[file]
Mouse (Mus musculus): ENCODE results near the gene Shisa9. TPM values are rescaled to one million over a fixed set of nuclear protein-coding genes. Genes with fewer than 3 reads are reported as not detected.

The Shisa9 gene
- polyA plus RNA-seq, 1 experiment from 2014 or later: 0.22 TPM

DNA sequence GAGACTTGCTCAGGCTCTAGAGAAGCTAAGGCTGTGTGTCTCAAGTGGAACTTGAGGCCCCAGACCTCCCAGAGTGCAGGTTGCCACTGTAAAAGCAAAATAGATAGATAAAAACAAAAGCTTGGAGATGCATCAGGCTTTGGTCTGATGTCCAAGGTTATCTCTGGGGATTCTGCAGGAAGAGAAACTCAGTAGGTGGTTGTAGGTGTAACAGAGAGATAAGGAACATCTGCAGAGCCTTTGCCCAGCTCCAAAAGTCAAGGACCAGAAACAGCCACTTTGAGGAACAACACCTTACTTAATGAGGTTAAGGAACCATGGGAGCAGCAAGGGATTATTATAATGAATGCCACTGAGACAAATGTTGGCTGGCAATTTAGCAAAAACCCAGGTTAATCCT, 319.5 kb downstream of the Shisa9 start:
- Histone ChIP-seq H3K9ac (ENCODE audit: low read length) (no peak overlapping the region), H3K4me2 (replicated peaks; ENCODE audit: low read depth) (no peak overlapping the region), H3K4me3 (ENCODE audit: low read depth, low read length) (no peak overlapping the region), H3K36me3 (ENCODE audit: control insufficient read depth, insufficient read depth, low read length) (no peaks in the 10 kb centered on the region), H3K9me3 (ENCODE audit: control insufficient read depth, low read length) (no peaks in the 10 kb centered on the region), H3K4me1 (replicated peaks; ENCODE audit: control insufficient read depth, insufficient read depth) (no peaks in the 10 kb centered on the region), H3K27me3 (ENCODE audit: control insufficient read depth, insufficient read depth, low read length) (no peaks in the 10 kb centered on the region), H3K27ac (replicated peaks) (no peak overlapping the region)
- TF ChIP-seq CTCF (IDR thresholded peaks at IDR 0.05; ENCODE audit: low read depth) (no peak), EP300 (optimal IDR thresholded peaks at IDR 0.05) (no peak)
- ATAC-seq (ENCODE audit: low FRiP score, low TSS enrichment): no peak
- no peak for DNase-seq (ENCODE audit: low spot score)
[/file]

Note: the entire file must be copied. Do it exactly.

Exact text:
Mouse (Mus musculus): ENCODE results near the gene Shisa9. TPM values are rescaled to one million over a fixed set of nuclear protein-coding genes. Genes with fewer than 3 reads are reported as not detected.

The Shisa9 gene
- polyA plus RNA-seq, 1 experiment from 2014 or later: 0.22 TPM

DNA sequence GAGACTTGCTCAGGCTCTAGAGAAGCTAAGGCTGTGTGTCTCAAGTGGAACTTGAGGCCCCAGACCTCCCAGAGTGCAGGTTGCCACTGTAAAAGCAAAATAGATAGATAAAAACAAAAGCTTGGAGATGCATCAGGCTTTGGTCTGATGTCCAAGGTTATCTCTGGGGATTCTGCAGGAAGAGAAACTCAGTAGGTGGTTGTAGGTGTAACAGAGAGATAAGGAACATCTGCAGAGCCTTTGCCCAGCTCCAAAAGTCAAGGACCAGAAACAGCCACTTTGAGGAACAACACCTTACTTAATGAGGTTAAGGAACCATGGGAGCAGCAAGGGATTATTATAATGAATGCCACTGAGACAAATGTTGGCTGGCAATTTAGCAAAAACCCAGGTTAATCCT, 319.5 kb downstream of the Shisa9 start:
- Histone ChIP-seq H3K9ac (ENCODE audit: low read length) (no peak overlapping the region), H3K4me2 (replicated peaks; ENCODE audit: low read depth) (no peak overlapping the region), H3K4me3 (ENCODE audit: low read depth, low read length) (no peak overlapping the region), H3K36me3 (ENCODE audit: control insufficient read depth, insufficient read depth, low read length) (no peaks in the 10 kb centered on the region), H3K9me3 (ENCODE audit: control insufficient read depth, low read length) (no peaks in the 10 kb centered on the region), H3K4me1 (replicated peaks; ENCODE audit: control insufficient read depth, insufficient read depth) (no peaks in the 10 kb centered on the region), H3K27me3 (ENCODE audit: control insufficient read depth, insufficient read depth, low read length) (no peaks in the 10 kb centered on the region), H3K27ac (replicated peaks) (no peak overlapping the region)
- TF ChIP-seq CTCF (IDR thresholded peaks at IDR 0.05; ENCODE audit: low read depth) (no peak), EP300 (optimal IDR thresholded peaks at IDR 0.05) (no peak)
- ATAC-seq (ENCODE audit: low FRiP score, low TSS enrichment): no peak
- no peak for DNase-seq (ENCODE audit: low spot score)